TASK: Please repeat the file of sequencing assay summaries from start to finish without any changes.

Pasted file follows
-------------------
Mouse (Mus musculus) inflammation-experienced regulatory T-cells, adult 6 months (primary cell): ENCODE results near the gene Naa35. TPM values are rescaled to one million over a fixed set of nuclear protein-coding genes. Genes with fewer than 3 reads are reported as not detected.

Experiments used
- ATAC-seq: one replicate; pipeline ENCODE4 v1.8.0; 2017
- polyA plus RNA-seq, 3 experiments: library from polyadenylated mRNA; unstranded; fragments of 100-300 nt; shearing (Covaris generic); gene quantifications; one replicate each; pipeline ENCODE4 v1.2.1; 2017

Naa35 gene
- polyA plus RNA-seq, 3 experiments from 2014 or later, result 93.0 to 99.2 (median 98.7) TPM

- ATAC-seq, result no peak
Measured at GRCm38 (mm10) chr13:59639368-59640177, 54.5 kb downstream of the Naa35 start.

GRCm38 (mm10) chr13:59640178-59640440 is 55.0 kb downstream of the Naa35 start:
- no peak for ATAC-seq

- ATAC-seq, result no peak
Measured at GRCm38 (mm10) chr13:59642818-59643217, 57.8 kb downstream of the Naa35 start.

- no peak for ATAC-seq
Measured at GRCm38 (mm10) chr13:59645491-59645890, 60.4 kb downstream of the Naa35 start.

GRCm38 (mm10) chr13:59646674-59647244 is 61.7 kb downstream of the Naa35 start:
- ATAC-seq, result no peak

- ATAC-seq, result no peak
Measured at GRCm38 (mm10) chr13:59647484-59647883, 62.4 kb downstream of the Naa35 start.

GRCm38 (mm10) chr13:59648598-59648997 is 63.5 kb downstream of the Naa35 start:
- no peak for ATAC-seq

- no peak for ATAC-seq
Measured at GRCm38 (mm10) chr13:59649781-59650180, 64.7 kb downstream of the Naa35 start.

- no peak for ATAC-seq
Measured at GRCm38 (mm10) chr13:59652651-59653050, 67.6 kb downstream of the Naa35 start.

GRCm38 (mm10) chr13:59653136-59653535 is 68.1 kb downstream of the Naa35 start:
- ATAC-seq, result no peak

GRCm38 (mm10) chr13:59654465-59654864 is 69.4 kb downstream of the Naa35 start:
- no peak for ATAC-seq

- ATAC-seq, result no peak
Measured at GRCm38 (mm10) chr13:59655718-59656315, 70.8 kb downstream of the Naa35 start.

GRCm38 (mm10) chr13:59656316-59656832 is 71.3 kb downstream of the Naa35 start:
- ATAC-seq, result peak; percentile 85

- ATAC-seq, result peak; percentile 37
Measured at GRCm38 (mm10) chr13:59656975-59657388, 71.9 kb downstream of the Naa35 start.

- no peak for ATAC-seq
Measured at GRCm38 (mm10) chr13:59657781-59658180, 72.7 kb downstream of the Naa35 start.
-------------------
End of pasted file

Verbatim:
Mouse (Mus musculus) inflammation-experienced regulatory T-cells, adult 6 months (primary cell): ENCODE results near the gene Naa35. TPM values are rescaled to one million over a fixed set of nuclear protein-coding genes. Genes with fewer than 3 reads are reported as not detected.

Experiments used
- ATAC-seq: one replicate; pipeline ENCODE4 v1.8.0; 2017
- polyA plus RNA-seq, 3 experiments: library from polyadenylated mRNA; unstranded; fragments of 100-300 nt; shearing (Covaris generic); gene quantifications; one replicate each; pipeline ENCODE4 v1.2.1; 2017

Naa35 gene
- polyA plus RNA-seq, 3 experiments from 2014 or later, result 93.0 to 99.2 (median 98.7) TPM

- ATAC-seq, result no peak
Measured at GRCm38 (mm10) chr13:59639368-59640177, 54.5 kb downstream of the Naa35 start.

GRCm38 (mm10) chr13:59640178-59640440 is 55.0 kb downstream of the Naa35 start:
- no peak for ATAC-seq

- ATAC-seq, result no peak
Measured at GRCm38 (mm10) chr13:59642818-59643217, 57.8 kb downstream of the Naa35 start.

- no peak for ATAC-seq
Measured at GRCm38 (mm10) chr13:59645491-59645890, 60.4 kb downstream of the Naa35 start.

GRCm38 (mm10) chr13:59646674-59647244 is 61.7 kb downstream of the Naa35 start:
- ATAC-seq, result no peak

- ATAC-seq, result no peak
Measured at GRCm38 (mm10) chr13:59647484-59647883, 62.4 kb downstream of the Naa35 start.

GRCm38 (mm10) chr13:59648598-59648997 is 63.5 kb downstream of the Naa35 start:
- no peak for ATAC-seq

- no peak for ATAC-seq
Measured at GRCm38 (mm10) chr13:59649781-59650180, 64.7 kb downstream of the Naa35 start.

- no peak for ATAC-seq
Measured at GRCm38 (mm10) chr13:59652651-59653050, 67.6 kb downstream of the Naa35 start.

GRCm38 (mm10) chr13:59653136-59653535 is 68.1 kb downstream of the Naa35 start:
- ATAC-seq, result no peak

GRCm38 (mm10) chr13:59654465-59654864 is 69.4 kb downstream of the Naa35 start:
- no peak for ATAC-seq

- ATAC-seq, result no peak
Measured at GRCm38 (mm10) chr13:59655718-59656315, 70.8 kb downstream of the Naa35 start.

GRCm38 (mm10) chr13:59656316-59656832 is 71.3 kb downstream of the Naa35 start:
- ATAC-seq, result peak; percentile 85

- ATAC-seq, result peak; percentile 37
Measured at GRCm38 (mm10) chr13:59656975-59657388, 71.9 kb downstream of the Naa35 start.

- no peak for ATAC-seq
Measured at GRCm38 (mm10) chr13:59657781-59658180, 72.7 kb downstream of the Naa35 start.